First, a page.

Saudi Crown Prince Mohammed bin Salman (L) waves while posing for media with Indian President Ram Nath Kovind (C) and Indian Prime Minister Narendra Modi during ceremonial reception at Presidential palace in New Delhi on February 20, 2019. PRAKASH SINGH/AFP/Getty Images

Saudi Arabia may be courting Asian partners, but it will always need the US

Updated 10:47 AM ET, Fri March 22, 2019

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Varsha Koduvayur is a senior research analyst at the Foundation for Defense of Democracies, where she focuses on the Gulf. The opinions expressed in this commentary are her own.

Perspectives varsha koduvayur

Saudi Arabian Crown Prince Mohammed bin Salman recently wrapped up a week of high-profile visits to Asia, touring Pakistan, India and China in a bid to court new allies. The Saudis clearly mean to signal to the United States and the West that they have options, as the kingdom endures a tarnished reputation over the killing of journalist Jamal Khashoggi. But anticipation of a full-blown Saudi pivot to Asia — and a turning away from the United States — is misguided. Cooperation between the kingdom and Asia is growing, but at best, relations with Asian countries can only complement US ties.
Mohammed bin Salman's Asia tour, coming two years after his father's historic month-long voyage through the region, saw the Saudis committing billions in investments at each stop. In Pakistan, Mohammed bin Salman signed agreements worth $20 billion, including a $10 billion deal for an oil refinery. In India, he identified $100 billion of opportunities, while agreements inked in China included a $10 billion refinery and petrochemicals deal.
The young royal's outreach to Asia makes strategic sense. In addition to shoring up allies, there are several factors attracting the Saudis to Asia.
Politically, Asian states — with their own patchy domestic records — are less likely to push Saudi Arabia on sensitive issues that are perennial points of contention between Riyadh and western capitals, such as human rights abuses or support for radical Islamists. For instance, even though Pakistan-based terror group Jaish-e-Mohammed was outlawed in 2002, Pakistan has been criticized for not doing more to stop terrorist groups. China, meanwhile, has forcibly detained at least 800,000 members of Muslim minorities in "re-education camps" rife with allegations of torture.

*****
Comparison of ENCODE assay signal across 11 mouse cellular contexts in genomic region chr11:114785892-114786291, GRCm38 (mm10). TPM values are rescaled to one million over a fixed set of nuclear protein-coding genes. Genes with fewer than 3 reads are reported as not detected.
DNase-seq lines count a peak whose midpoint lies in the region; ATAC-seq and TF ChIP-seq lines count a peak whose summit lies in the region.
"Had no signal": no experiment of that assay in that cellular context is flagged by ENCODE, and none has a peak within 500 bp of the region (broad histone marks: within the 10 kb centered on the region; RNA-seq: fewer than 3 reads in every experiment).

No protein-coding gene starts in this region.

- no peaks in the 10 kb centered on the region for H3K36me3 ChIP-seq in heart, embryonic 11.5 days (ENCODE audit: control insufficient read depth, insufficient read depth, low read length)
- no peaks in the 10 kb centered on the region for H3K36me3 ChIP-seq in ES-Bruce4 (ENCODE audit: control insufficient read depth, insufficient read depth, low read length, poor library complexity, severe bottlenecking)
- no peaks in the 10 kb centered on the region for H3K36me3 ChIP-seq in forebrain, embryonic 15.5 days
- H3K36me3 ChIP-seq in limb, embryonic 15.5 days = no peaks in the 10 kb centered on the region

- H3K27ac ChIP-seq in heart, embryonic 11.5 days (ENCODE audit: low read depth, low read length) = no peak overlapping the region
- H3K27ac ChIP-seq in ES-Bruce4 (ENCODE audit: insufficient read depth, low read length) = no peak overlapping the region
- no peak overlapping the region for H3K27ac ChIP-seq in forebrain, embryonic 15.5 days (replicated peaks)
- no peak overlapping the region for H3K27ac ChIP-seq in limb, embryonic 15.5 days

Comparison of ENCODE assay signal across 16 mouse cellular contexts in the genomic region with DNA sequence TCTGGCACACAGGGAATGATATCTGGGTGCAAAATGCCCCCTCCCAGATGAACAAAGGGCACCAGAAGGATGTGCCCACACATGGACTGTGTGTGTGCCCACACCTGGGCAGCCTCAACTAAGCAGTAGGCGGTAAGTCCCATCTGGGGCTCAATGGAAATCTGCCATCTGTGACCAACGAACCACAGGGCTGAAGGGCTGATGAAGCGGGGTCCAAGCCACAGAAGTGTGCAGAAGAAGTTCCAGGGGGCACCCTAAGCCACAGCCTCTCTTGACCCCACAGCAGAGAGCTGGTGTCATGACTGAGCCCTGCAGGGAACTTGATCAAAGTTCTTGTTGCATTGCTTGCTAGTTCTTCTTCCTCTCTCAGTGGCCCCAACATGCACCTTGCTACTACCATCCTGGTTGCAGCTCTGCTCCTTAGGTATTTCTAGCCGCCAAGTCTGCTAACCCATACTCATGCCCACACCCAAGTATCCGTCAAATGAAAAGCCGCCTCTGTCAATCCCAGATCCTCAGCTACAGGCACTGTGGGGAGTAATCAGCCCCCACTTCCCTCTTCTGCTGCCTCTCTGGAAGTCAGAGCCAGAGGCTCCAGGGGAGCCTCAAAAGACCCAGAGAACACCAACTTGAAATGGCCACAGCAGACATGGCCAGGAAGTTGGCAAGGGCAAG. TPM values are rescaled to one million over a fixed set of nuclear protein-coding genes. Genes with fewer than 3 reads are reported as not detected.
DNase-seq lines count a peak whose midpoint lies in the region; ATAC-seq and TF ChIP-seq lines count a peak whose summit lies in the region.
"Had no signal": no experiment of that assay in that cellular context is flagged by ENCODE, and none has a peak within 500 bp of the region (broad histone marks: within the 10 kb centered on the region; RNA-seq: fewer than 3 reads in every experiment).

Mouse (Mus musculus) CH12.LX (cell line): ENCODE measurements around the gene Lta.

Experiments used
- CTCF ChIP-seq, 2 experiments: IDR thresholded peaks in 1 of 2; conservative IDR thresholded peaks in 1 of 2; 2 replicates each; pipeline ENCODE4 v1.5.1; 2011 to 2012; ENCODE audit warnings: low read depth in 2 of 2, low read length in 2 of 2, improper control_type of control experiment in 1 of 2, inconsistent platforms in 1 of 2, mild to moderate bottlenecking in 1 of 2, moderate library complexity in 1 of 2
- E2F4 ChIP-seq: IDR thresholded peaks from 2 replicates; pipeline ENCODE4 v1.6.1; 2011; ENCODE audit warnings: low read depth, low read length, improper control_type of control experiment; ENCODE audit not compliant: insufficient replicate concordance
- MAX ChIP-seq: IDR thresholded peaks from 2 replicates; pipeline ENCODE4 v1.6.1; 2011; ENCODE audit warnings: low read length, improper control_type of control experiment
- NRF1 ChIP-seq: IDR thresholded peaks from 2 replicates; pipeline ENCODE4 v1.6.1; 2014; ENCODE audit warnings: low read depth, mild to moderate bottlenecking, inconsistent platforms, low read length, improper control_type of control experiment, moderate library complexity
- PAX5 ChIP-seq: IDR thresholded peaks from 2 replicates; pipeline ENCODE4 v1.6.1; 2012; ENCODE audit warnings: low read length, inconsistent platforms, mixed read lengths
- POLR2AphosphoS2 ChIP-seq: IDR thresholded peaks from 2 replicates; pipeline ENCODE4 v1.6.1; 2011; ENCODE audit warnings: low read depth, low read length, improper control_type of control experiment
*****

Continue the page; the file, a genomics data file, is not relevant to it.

Economically, Asian countries guzzle most of Saudi Arabia's oil. Of the kingdom's top five buyers, four are Asian countries, Middle East Economic Survey data shows, and China is on track to increase its Saudi imports this year. Asian markets and investments from the region are a crucial component of Vision 2030, Saudi Arabia's economic reform initiative. Asia is a major target of Saudi Arabia's diversification plans: State-owned Aramco is building a massive $44 billion refinery and petrochemicals complex in India, on top of the Pakistan and China refinery deals announced during the crown prince's tour.
Despite the kingdom's outreach, a full-fledged pivot to Asia is hardly imminent. For one thing, Asian countries' commitments to the kingdom likely fall far short of what Saudi Arabia would like. Saudi Arabia and Iran have long been rivals, and Saudi Arabia would be hard-pressed to convince Asian states to take its side. Risk-averse Asian countries would likely have little appetite for entering the Middle East muddle and would much prefer continuing to do business with both countries. The United States, on the other hand, has a decades-long alignment with Saudi Arabia against Iran.
    Even if Asian countries had the intent, they do not possess the capacity to replace the United States, particularly regarding military prowess. Saudi Arabia is certainly interested in Chinese military equipment, having purchased drones from Beijing and announcing its intent to build a domestic drone industry with Chinese help. But Washington is still the kingdom's top weapons supplier, comprising 68% of Saudi arms imports between 2014 and 2018. Moreover, Saudi Arabia will find it tough to integrate Chinese equipment with its American arsenal — it would run into major logistics and operations-related issues trying to integrate Chinese-made weapons into its American-based systems, particularly given its decades of usage and stockpiling of US systems.